In the preferred embodiment, puncturing is not performed to increase effective coding rate. Rather, puncturing is performed to maintain an effective coding rate while transmitting the periodically inserted pilot bit 56 in addition to information bits 20. Accordingly, puncturing is performed so that the convolutional coding rate for encoder 60 is raised only slightly. Desirably, the 1/2 coding rate of encoder 60 is raised to a punctured coding rate of <2/3. In the exemplary embodiment described herein, a punctured coding rate of 9/16 is achieved by puncturing or erasing two symbols per frame 46. This slight increase in coding rate has little influence on the coding gain. Accordingly, only an insignificant performance penalty results from transmitting pilot bit 56 and using a slightly punctured pragmatic trellis code.
Puncture controller 58 is configured so that erasures do not include pilot bit 56. Thus, at least a systematic symbol 56' (SP.S) is produced when encoder 60 receives pilot bit 56 (dP). Moreover, puncture controller 58 is, desirably configured so that an erasure occurs to the non-systematic symbol for pilot bit 56 (dP), as indicated at a discard 64 in FIG. 3. As discussed in more detail below, pilot bit 56 is used to identify the ambiguous rotational state of PTCM decoder 34 (FIG. 1). Consequently, an error in pilot bit 56 may have a more degrading influence on error probabilities than in other bits in secondary stream 44. By refraining from puncturing pilot bit 56, the risks of observing errors in pilot bit 56 are held as low as possible. On the other hand, the non-systematic symbol for pilot bit 56 conveys no user data information. Consequently, it is desirably punctured to hold the risk of observing errors in information bits 20 as low as possible. In the exemplary embodiment being described herein, a second non-systematic bit is punctured for each frame 46, as indicated at a discard 66. This second bit is desirably displaced from the first punctured bit within frame 46 by a distance greater than the length of encoder 60.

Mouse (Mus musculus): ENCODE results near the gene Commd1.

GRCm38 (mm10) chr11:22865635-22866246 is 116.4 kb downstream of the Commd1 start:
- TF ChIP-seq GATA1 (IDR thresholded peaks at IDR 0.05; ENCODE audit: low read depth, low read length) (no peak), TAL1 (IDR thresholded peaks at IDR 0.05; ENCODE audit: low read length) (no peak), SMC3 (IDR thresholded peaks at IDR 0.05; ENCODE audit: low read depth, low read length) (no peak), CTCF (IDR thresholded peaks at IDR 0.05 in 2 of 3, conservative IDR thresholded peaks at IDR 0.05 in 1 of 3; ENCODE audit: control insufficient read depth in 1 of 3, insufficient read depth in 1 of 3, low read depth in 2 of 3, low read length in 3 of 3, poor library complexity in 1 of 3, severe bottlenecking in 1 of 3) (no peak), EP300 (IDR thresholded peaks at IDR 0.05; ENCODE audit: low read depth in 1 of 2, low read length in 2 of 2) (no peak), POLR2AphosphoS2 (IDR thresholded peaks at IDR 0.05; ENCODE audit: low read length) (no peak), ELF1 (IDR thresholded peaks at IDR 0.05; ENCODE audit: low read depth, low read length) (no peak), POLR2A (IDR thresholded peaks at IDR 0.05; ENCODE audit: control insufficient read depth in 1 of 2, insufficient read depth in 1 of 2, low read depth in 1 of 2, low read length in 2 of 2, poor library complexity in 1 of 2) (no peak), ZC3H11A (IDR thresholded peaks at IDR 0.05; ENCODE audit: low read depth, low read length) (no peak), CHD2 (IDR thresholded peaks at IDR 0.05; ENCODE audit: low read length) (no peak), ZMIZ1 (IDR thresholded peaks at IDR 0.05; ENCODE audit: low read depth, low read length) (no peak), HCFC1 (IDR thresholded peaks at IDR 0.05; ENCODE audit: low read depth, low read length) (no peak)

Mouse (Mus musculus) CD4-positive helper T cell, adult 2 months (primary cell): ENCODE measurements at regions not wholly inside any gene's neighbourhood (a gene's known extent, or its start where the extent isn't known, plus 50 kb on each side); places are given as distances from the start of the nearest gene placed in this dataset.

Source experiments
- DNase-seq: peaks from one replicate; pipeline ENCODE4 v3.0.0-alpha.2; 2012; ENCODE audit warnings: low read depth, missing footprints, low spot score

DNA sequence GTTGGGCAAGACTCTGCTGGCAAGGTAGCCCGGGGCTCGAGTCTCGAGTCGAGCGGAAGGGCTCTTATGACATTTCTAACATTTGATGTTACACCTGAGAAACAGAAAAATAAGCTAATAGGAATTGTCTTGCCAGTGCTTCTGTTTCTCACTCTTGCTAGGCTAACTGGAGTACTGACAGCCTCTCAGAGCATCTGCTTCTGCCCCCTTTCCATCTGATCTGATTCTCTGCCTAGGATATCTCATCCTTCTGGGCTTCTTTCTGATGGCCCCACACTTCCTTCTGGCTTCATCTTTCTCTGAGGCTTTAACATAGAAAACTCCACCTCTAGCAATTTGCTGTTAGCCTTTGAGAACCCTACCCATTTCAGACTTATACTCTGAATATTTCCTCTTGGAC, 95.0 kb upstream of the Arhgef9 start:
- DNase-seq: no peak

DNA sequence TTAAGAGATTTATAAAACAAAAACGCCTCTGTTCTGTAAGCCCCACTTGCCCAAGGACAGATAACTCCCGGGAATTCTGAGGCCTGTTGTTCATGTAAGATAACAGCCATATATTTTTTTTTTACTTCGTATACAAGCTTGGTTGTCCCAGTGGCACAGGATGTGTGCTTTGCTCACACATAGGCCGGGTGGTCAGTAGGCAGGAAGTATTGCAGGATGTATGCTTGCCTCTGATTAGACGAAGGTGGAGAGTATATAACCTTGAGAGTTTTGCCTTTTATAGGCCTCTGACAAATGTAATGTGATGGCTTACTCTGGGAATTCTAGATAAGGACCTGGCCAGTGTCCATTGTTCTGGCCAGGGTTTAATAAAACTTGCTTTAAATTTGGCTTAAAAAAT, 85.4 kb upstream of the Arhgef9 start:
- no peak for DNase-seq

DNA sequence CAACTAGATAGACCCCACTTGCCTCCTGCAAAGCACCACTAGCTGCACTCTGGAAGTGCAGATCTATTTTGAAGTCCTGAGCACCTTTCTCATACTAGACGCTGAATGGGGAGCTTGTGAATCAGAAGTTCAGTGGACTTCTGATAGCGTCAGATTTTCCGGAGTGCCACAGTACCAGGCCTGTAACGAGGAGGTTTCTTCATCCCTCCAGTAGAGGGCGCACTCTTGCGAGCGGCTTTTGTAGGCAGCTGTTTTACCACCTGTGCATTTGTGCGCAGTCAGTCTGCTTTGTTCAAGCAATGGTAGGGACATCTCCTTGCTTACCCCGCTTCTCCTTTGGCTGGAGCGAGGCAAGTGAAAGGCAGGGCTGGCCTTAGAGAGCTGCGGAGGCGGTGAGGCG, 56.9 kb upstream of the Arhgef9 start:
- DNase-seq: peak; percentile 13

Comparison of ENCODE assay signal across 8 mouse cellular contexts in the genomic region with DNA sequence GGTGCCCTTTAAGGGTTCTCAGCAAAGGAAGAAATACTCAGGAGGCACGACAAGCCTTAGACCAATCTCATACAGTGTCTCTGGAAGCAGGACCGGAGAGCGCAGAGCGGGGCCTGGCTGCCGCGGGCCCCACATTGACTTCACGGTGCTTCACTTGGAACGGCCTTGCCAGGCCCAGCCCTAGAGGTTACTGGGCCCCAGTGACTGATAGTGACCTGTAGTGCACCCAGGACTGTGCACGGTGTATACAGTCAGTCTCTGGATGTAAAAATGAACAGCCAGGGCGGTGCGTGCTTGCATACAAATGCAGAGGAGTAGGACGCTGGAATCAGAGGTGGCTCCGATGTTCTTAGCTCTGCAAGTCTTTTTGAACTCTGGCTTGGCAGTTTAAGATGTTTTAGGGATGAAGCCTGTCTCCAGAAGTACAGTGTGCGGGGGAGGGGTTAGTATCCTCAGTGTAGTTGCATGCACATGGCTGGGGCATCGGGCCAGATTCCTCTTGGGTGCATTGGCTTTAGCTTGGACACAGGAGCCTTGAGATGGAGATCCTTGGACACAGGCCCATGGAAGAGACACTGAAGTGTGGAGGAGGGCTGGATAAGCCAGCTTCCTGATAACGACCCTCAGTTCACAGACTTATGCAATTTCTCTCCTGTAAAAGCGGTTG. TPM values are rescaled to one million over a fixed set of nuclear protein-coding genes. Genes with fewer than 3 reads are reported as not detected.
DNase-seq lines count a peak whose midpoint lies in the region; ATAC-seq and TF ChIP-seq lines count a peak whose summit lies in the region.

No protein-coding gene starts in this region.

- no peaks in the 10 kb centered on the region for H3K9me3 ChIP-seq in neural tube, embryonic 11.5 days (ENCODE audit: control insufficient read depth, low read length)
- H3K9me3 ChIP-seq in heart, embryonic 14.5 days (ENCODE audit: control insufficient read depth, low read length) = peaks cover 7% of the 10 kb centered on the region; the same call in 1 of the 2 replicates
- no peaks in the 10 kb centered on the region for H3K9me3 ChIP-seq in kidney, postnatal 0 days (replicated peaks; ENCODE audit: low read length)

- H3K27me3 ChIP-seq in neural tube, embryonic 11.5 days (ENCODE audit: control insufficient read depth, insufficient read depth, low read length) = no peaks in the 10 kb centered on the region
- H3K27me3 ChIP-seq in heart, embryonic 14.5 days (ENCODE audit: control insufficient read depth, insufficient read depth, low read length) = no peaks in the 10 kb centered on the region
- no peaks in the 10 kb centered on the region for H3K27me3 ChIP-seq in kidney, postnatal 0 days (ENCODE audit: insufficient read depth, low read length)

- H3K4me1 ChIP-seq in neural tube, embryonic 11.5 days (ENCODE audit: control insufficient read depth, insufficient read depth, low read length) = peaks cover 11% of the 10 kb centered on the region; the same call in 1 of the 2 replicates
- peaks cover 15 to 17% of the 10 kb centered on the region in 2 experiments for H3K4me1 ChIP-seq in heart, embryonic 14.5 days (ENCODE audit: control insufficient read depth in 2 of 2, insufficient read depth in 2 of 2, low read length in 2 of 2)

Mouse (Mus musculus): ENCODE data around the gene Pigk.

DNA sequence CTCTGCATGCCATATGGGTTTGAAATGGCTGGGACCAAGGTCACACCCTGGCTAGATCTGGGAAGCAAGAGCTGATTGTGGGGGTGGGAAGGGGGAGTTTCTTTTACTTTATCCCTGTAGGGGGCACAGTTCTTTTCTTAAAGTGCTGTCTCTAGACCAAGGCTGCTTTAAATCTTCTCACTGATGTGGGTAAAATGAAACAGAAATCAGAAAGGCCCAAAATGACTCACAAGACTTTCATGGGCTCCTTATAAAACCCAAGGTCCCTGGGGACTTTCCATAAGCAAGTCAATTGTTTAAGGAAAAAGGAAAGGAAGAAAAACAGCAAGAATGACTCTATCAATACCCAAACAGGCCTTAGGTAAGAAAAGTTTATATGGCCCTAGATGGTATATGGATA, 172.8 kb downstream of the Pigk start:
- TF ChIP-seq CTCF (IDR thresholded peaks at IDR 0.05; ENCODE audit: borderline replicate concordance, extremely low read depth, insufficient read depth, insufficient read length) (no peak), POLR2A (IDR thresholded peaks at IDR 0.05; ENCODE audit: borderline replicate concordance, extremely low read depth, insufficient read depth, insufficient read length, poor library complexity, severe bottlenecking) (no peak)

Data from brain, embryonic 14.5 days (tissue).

Accordingly, MUX 62 produces a secondary encoded stream 68 which includes non-systematic and systematic symbols generated from the zero-th information bit of each pent-tuple 48 (i.e. S5N+0.N and S5N+0.S). Outputs from differential encoder 50 and from MUX 62 couple to inputs of a phase mapper 70. Phase mapper 70 is configured to concurrently map a symbol from primary encoded sub-stream 52' with a symbol from primary encoded sub-stream 52" and a symbol from secondary encoded stream 68. One mapping occurs for each unit interval. Each mapping causes a phase point datum 72 to be produced. Each phase point datum 72 is characterized by quadrature components which exhibit a predetermined relative phase. In a QAM implementation, each datum is further characterized by the magnitude of the resulting phase point datum 72.